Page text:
Despite the inclusion of 38 new legislative Bills in the Queen’s Speech last week, the Employment Bill was notably absent yet again. Since it was first announced in 2019, employers have been waiting for further details of the Employment Bill and the employment law developments it was expected to implement.
The changes that had been promised “when Parliamentary time allows” included:
The right to request flexible working from day one of employment;
The extension of redundancy protection for pregnant women and new parents;
Neonatal leave and pay for parents of premature babies;
Unpaid carers’ leave;
The right for workers to request a more predictable contract; and
A single enforcement body for the protection of vulnerable workers’ rights.
However, despite various consultations and government announcements in relation to these proposals, these appear to have been pushed back down the legislative agenda for the time being.
A further proposal to ensure that workers receive all tips and gratuities from employers without deduction has been dropped entirely, according to recent reports.
So what employment law developments are likely to materialise over the coming months?
New statutory Code on “fire and rehire” practices
The outcry surrounding the recent decision by P&O ferries to make 800 employees redundant without any prior notice or consultation and replace them with lower paid agency workers has prompted the Government to take action.
The Queen’s Speech contained a new Harbours (Seafarer’s Remuneration) Bill which will enable UK ports to refuse entry to ferry services that do not pay the equivalent of the UK national minimum wage. However, the Bill will stop short of amending the UK’s national minimum wage legislation directly.
In addition, the Government announced that it will publish a new statutory Code of Practice on “fire and rehire” practices, which will detail how businesses must hold fair, transparent and meaningful consultations on proposed changes to employment terms.
The announcement stated that the Government considers the use of “fire and rehire” as a negotiating tactic to be “completely unacceptable”. Therefore, the Code will empower employment tribunals to uplift an employee’s compensation by up to 25% if an employer unreasonably fails to comply with the Code’s requirements. Again, the Code is to be published “when Parliamentary time allows” and a consultation period will follow, so the timescale for its introduction is far from certain.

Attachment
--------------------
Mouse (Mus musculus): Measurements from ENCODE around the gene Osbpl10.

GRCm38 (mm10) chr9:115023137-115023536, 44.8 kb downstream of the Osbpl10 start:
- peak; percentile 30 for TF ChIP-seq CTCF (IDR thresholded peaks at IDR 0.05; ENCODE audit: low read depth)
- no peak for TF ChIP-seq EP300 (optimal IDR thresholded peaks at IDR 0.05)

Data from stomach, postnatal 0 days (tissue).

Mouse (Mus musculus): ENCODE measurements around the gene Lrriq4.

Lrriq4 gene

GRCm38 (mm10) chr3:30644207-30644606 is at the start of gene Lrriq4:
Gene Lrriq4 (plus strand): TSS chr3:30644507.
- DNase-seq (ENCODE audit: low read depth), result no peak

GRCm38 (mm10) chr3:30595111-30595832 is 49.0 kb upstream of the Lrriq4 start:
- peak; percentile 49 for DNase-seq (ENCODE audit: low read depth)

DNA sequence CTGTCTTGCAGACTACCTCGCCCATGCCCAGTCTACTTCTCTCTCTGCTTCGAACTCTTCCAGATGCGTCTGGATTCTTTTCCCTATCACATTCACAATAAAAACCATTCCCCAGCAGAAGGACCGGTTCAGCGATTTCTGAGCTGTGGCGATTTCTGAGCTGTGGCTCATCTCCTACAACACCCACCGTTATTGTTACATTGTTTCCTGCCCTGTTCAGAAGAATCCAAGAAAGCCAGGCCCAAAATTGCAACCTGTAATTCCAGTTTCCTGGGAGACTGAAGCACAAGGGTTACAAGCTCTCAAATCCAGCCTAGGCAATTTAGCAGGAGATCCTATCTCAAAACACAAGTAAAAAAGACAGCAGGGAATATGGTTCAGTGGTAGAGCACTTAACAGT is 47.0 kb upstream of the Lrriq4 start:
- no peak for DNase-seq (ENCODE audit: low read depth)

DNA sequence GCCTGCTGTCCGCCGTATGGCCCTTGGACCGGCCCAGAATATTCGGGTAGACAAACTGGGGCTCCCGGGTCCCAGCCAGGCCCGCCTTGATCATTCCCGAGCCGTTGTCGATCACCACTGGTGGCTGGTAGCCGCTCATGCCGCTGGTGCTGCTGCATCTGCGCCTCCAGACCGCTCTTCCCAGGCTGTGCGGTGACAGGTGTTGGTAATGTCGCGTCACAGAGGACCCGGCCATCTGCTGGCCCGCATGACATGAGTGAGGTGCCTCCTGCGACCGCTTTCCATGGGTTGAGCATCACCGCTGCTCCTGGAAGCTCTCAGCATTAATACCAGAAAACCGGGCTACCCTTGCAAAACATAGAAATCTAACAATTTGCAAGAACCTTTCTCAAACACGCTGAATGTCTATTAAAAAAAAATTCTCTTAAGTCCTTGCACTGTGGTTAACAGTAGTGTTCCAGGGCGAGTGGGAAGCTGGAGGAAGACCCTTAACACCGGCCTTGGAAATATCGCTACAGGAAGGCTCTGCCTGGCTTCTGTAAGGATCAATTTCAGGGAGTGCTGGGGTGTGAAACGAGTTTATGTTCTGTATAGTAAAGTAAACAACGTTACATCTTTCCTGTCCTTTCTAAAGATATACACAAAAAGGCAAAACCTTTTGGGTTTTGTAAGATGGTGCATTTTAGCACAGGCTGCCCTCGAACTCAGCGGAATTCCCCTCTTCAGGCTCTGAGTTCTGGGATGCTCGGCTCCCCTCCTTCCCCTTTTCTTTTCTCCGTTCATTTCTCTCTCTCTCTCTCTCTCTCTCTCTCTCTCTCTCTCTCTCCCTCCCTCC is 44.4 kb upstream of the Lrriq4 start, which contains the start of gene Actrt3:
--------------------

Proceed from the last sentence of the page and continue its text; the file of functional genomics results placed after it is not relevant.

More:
Extension of ban on exclusivity clauses
Last week, the Government also announced that it will extend the existing ban on exclusivity clauses in zero hours contracts, which it estimates will impact 1.5 million people. The ban extension will apply to all contracts where a worker has guaranteed earnings equal to or lower than the lower earnings limit (LEL), which is currently £123 per week.
In practical terms, this means that such workers will be able to take on work for other employers and any contractual provision that prevents them from doing so will be unenforceable. There will also be protection from dismissal or detrimental treatment for such workers in support of the extended ban.
Although there are minor legislative developments still on the cards this year, employment law does not appear to be a current priority for the Government. Whether or not the promise of legislative progress will materialise in the coming years remain to be seen.
However, the Queen’s Speech did contain other Bills of note to employers, including a proposed Bill of Rights and a Data Reform Bill. The content of both Bills is awaited, but one of the stated data protection aims is to create a trusted UK framework that reduces burdens on businesses. Further details are set out in the recent article by head of our data protection group Nigel Miller.
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